Hall of Fame?
“I don’t think about the Hall of Fame unless someone asks me. I don’t. I’m very, very thankful and blessed that people will even bring up my name in that conversation. I feel fortunate and blessed to have played with the great players I’ve played with – I’ve had the success I’ve had because so many great players have been around me. Do I feel like I dominated this sport as a pitcher? No. I don’t. Every outing, for me, I feel like, has been an absolute grind, to tell you the truth. When I look at lineups of teams I’m facing, it seems like every hitter’s hitting .300 off me, you know. For people to bring that up and for me to know there’s even a chance at that, it’s just an honor and a blessing to me and I’m not worried about that. … When I think of dominance and think of guys who have dominated, I think of our closer. Those guys, him, Jeet, for me, they are first- ballot HOFers and they make the game look easy and it ain’t easy.”
• Obviously a fairly significant lineup change with Ichiro Suzuki moving into the leadoff spot. He’s the most Brett Gardner-like hitter available, and the Yankees seem to have really missed Gardner in the last week or so. “Gardy was a pretty traditional leadoff hitter, and he was swinging the bat really, really well when he got hurt,” Girardi said. “It seemed like he led off every night with a double and we’d get a run early and then we would score more. Ichiro has probably had the most experience as a leadoff hitter. He’s seen Lincecum a few times. We have not seen this guy much. He’s seen him three times in the last two years, so I thought I’d put him there. He’s got some speed, and hopefully he can create some stuff.”
• A side effect of Ichiro in the top spot is that it moves Curtis Granderson into more of a run-producing spot in the order. “Grandy’s been hitting some home runs, so maybe you drop him in the order a little bit with some of the guys that have been on base, and maybe they become two- and three-run homers instead of solo shots,” Girardi said. “That was my thought.”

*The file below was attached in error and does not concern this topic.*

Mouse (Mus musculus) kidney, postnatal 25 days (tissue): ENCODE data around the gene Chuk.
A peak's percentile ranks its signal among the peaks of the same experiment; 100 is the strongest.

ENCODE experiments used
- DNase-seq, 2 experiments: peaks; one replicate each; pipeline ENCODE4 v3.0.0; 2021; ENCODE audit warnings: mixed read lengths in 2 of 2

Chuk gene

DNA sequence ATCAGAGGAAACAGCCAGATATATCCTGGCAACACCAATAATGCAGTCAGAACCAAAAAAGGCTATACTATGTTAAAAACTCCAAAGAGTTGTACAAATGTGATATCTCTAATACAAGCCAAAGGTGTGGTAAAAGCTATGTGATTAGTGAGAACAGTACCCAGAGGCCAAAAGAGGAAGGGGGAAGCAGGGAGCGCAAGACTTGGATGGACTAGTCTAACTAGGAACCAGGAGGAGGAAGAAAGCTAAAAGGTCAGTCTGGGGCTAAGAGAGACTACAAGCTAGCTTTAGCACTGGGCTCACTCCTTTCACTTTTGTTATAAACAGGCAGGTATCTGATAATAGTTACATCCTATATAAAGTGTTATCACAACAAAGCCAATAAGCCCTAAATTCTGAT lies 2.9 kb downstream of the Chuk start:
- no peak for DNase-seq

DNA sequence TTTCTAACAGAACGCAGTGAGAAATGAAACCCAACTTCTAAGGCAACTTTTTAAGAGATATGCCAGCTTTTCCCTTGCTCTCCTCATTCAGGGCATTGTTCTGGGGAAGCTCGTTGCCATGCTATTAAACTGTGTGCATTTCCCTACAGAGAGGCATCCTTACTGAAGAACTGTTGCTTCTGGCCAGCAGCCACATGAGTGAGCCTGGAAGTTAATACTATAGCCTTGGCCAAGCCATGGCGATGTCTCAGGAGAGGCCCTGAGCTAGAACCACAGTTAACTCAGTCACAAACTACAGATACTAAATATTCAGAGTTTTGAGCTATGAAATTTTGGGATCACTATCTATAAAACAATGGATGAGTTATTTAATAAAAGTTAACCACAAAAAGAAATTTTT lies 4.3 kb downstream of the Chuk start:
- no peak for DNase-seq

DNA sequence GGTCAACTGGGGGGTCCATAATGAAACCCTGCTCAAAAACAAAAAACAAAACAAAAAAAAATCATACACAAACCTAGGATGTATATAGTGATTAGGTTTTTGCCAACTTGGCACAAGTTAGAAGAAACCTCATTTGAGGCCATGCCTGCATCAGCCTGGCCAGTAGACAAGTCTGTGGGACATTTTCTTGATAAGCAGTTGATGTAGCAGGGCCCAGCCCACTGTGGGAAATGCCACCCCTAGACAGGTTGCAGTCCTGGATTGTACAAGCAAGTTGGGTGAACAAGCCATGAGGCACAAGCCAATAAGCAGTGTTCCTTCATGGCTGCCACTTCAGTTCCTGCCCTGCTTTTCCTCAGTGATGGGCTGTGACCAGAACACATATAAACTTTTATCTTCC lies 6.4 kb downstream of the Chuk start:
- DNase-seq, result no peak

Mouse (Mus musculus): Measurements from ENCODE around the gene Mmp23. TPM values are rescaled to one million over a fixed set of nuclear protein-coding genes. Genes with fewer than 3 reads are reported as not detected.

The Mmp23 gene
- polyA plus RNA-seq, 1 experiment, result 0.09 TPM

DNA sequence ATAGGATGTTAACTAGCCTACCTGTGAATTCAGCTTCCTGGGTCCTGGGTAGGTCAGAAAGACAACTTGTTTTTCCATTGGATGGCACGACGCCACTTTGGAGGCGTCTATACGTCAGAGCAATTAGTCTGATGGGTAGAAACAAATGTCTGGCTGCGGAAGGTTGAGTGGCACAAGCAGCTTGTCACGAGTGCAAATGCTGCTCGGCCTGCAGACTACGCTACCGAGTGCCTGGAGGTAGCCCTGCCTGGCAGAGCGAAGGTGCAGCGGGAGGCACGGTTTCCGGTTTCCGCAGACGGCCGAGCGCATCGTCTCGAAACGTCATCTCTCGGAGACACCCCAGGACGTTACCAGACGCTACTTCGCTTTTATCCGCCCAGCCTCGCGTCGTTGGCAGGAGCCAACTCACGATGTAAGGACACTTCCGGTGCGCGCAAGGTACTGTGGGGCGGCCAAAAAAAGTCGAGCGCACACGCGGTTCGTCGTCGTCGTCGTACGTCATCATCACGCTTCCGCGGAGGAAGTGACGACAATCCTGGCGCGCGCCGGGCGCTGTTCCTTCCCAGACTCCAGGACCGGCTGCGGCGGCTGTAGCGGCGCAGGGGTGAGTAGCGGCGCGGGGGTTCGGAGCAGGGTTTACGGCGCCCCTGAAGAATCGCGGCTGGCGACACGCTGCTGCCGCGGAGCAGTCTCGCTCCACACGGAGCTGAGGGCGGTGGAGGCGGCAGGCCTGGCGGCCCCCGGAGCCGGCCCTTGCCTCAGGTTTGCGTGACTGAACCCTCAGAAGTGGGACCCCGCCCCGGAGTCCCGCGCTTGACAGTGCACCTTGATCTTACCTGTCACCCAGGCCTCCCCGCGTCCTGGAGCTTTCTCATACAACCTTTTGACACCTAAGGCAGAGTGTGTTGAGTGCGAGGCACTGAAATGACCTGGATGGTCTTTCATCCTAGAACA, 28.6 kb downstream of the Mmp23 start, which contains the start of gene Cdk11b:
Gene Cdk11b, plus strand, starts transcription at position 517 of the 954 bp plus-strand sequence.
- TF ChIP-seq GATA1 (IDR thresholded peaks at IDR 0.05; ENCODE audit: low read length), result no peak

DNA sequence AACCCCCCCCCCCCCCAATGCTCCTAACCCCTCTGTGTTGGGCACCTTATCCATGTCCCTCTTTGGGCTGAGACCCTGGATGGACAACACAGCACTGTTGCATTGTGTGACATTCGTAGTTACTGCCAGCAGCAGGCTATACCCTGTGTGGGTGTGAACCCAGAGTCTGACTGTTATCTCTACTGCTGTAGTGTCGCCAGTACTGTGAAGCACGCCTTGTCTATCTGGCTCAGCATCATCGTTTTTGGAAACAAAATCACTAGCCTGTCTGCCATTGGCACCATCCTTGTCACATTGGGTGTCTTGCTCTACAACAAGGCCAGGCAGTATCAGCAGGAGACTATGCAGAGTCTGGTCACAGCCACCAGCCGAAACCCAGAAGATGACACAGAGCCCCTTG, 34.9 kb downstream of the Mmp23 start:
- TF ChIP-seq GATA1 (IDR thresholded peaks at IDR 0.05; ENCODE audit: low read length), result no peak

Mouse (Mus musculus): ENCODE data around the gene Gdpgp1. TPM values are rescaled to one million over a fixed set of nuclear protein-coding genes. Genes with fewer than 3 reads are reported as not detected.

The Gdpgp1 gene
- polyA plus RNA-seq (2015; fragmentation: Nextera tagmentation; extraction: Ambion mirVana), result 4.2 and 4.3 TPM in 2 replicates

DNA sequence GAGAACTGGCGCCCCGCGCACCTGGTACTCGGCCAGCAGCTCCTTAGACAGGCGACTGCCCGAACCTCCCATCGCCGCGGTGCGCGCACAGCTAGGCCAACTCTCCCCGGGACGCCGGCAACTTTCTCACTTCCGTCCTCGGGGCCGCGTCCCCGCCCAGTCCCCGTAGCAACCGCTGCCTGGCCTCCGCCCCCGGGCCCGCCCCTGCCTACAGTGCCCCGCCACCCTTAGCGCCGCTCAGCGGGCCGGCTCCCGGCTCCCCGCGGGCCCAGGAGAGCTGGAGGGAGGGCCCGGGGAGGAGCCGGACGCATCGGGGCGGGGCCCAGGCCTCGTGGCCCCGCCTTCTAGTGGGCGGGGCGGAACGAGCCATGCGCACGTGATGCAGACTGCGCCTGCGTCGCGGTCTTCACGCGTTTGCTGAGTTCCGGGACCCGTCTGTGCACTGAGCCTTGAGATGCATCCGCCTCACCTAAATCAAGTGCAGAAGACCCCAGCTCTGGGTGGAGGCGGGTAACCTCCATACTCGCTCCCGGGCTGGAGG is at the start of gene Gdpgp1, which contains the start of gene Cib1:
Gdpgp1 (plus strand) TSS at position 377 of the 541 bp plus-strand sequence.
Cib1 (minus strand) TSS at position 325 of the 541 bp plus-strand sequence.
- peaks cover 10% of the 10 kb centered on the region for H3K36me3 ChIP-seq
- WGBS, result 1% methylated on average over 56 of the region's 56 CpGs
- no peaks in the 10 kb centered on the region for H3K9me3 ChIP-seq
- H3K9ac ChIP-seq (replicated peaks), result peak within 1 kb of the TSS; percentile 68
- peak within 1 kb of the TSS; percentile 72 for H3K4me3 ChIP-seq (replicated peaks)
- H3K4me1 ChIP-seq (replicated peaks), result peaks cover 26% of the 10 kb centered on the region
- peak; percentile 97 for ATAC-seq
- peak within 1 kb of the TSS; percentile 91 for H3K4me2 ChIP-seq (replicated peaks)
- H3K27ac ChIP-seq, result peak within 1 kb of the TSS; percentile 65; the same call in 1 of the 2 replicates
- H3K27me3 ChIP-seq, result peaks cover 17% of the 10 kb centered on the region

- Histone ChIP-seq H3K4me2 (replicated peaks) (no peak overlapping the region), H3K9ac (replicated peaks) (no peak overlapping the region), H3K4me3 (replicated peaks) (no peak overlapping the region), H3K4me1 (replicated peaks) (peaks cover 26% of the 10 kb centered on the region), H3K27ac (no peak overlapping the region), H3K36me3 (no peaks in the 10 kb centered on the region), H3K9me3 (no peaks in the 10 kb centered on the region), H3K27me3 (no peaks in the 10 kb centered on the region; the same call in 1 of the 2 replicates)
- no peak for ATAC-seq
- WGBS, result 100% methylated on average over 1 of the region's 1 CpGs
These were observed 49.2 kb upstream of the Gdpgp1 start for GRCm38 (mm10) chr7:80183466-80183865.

• Boone Logan is available tonight. “I have not been told anything different,” Girardi said. “He felt good yesterday.”
• On keeping Chris Stewart on the bench and going with the rookie J.R. Murphy again: “We’ve got a quick turnaround,” Girardi said. “We got in late last night. Physically, I just think it’s too hard.” It’s also worth noting that Murphy caught CC Sabathia last time, so there’s a connection there.
• With the playoffs feeling like such a long shot, how do the Yankees keep these final nine games from being nothing more than the Pettitte and Rivera Farewell Tour? “I know that Andy won’t let it become a farewell tour,” Joe Girardi said. “That’s not what he wanted. As he said, we had to talk to him a little bit about this (announcement). That we thought it was important for him, because Andy understands what the fans of New York have meant to his life, to his family’s life, and what the organization has meant, and he wanted to say thank you, and we all thought this was the proper way. But I’m sure Andy’s right in the video room right now. Or he’s stretching, playing his catch or doing his flat ground before he’s going to pitch on Sunday, so it won’t get in his way. I think most of the guys had a pretty good inkling he was going to retire, so it’s not a shock.”
• Have the Yankees moved on after the letdown in Toronto? “Every day is a new day,” Girardi said. “You have to learn how to do that in this business. That’s justhow you were trained because you do it day after day after day, year after year after year. Obviously we have made the battle tougher because we did not finish the road trip like we started and we need help from other teams. The only thing we can do is control what we do. For us to reach the playoffs, we’re going to have to play better.”
Associated Press photos